The UK Atomic Energy Authority (UKAEA) and the private Japanese fusion company Kyoto Fusioneering (KF) have signed a Communication Framework Agreement to advance tritium breeding blanket technology from its conceptual stage towards commercialisation. It also lays the for future collaboration on thetritium fuel cycle, as well as remote handling and power conversion technologies.

Kyoto Fusioneering is privately funded start-up founded in 2019 out of Kyoto University's nuclear fusion research. It is based in Tokyo and Kyoto with offices in Reading (UK) and Seattle (USA). The company is focused on developing advanced technologies for commercial fusion reactors, including gyrotron systems, tritium fuel cycle technologies, and breeding blankets for tritium production and power generation.

Kyoto Fusioneering CEO Satoshi Konishi said the company had aspirations “to expand the global impact of our technology beyond Japan”. He added: “We hope our collaboration will take the best of public and private sector ambitions and capabilities, to deliver a better result than each of us could have achieved alone."

UKAEA Executive Director Stephen Wheeler said: "Fusion energy promises to be a safe, low carbon and sustainable part of the world’s future energy supply. Kyoto Fusioneering has expanded its skills and capabilities in the UK and Japan and this partnership provides us a means to access them in both locations."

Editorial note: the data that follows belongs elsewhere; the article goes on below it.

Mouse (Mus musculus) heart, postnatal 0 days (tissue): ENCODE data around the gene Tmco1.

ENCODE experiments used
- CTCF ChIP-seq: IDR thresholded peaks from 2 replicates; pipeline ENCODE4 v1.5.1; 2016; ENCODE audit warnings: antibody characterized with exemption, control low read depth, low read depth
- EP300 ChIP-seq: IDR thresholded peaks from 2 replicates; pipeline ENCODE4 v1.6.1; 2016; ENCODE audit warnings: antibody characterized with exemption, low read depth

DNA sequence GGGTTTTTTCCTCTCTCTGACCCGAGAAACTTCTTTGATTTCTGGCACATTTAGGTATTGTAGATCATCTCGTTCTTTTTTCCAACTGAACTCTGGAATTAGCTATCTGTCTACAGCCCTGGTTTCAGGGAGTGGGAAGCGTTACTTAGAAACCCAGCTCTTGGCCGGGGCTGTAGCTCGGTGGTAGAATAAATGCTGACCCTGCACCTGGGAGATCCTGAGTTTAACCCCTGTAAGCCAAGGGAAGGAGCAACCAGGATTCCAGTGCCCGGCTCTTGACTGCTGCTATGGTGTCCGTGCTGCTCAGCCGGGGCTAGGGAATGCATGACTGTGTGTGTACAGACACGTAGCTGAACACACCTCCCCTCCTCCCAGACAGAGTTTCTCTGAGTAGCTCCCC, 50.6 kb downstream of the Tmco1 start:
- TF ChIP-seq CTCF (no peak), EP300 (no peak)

In March 2023, UKAEA and KF signed a collaboration agreement to develop fusion related technologies. The first project involves development of a ‘fusion-grade’ silicon carbide composite system (SiC/SiC), which can be used as a structural material inside a fusion machine. The work will explore the stability of the composite under simulated fusion conditions.

UKAEA has awarded KF has several contracts to provide its expertise and services, most notably as a member of the Spherical Tokamak for Energy Production (STEP) Interim Engineering Delivery Partner consortium. KF was also selected as Tier 1 supplier in 2021 under the UKAEA Tritium Engineering Framework for the STEP fuel cycle.